Kenya extends fuel supply deal with Saudi Arabia, United Arab Emirates
The new deal could give Kenyans relief at the pump after the government succesfully renegotiated the freight and premium cost with the gulf suppliers.
The current deal which expires in December has failed to stabilize pump prices and prevent the shilling from further depreciation, exposing an already overburdened public to more shocks.
After a long deliberation by the Cabinet on whether or not to continue with the government-to-government oil importation deal, the Kenyan government has finally settled on extending the arrangement.
The new deal signed with Emirates National Oil Corporation, Abu Dhabi National Oil Corporation and Saudi Aramco will now run until December 2024.
Under the new deal, the government succesfully renegotiated the freight and premium cost which will now see diesel landing into Kenya at Ksh.88 down from the current cost of Ksh.118, petrol from Ksh.97.5 per freight to Ksh.90 and Kerosine from Ksh.140 to Ksh.111.7
While this will translate to ease at the pump, a lot will depend on the other factors, including global crude oil prices and foreign exchange rates.
Billed as an easy-immediate fix to Kenya’s costly fuel, the government’s current arrangement with the three Gulf Oil firms has failed to achieve the set targets.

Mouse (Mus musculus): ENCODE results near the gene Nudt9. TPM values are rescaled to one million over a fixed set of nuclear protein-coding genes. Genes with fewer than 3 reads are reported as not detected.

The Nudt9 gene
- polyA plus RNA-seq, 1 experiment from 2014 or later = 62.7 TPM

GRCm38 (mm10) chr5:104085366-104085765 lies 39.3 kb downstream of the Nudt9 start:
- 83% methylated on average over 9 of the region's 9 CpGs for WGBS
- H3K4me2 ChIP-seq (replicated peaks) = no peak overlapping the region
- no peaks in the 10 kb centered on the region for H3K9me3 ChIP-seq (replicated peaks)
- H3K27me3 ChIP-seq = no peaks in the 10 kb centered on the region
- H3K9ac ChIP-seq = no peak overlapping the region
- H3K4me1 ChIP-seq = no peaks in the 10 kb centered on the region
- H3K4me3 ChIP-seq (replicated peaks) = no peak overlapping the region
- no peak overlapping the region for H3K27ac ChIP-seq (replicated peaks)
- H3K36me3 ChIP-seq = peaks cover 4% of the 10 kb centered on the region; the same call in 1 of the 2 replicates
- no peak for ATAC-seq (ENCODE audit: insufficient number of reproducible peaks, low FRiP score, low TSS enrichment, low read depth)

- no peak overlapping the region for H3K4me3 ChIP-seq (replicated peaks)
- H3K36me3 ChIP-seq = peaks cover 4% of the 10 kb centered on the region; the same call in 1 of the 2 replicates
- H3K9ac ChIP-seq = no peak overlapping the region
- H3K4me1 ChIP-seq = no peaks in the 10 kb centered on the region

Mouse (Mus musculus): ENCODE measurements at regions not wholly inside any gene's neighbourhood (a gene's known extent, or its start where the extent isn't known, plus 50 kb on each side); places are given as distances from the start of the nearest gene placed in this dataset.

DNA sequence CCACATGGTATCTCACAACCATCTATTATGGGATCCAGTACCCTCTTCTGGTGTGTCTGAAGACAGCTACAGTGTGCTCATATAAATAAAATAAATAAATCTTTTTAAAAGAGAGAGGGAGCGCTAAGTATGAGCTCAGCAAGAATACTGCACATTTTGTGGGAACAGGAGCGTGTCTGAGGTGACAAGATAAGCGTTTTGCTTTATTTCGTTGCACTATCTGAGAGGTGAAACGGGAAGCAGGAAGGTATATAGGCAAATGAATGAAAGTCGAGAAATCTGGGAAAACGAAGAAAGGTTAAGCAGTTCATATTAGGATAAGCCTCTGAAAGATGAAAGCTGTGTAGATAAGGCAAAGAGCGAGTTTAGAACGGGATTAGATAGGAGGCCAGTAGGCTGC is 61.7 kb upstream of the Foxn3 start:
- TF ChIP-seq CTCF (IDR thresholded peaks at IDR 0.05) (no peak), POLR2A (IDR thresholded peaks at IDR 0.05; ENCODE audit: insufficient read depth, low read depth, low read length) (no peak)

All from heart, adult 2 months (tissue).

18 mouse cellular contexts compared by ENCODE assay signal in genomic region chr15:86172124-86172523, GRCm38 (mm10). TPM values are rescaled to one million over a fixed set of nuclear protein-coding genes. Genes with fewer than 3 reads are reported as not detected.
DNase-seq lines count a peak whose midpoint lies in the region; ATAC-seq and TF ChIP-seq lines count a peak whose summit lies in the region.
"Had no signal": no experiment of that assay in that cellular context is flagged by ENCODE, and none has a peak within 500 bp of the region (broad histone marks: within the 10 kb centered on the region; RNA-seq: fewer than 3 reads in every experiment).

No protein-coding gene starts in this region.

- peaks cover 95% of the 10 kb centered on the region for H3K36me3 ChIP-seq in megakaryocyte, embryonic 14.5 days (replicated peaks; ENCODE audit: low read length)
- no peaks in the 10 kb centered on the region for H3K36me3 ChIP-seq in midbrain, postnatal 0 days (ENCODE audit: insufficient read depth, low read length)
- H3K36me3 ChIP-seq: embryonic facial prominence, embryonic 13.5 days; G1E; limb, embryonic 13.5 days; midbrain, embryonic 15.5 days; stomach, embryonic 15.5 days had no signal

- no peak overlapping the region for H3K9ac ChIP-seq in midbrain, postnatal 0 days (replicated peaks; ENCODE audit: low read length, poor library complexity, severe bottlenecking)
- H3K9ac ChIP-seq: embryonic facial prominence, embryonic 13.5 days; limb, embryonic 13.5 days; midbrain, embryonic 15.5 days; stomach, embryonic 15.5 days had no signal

“Fuel marketers and all the people in that space will be able to buy fuel products in Kenya shillings and it will remove the pressure on our dollars. In fact, in the next one month or so, the dollar will come down in a phenomenal way. In my estimation, the exchange rate will come down to 120,” President Ruto promised in April.
“Demand for the dollar will come down, and the shilling will gain and we do not want Kenyans to lose money. So, those who have been hoarding dollars hoping that it will go up, it will go down starting today. Please let the dollars go to the market,” said Deputy President Rigathi Gachagua also in April.
An analysis of Central Bank of Kenya, Kenya Shilling exchange rate on the day the President and his deputy made the remarks shows that the shilling exchanged at Ksh.133.72.
The exchange rate six months later stands at Ksh.146.90.
In ditching the Open Tender System, the government had two overwhelming priorities: The economies of scale in order to bring down the cost of fuel and manage the forex.
But the irony is, that both goals have not been attained: the price of fuel is sky-high, and the shilling continues to weaken against the dollar, and there is every reason to question the government.
And with the program failing to have the intended consequence, the price of petroleum products have surged alarmingly, putting the government under the spotlight over the deal.
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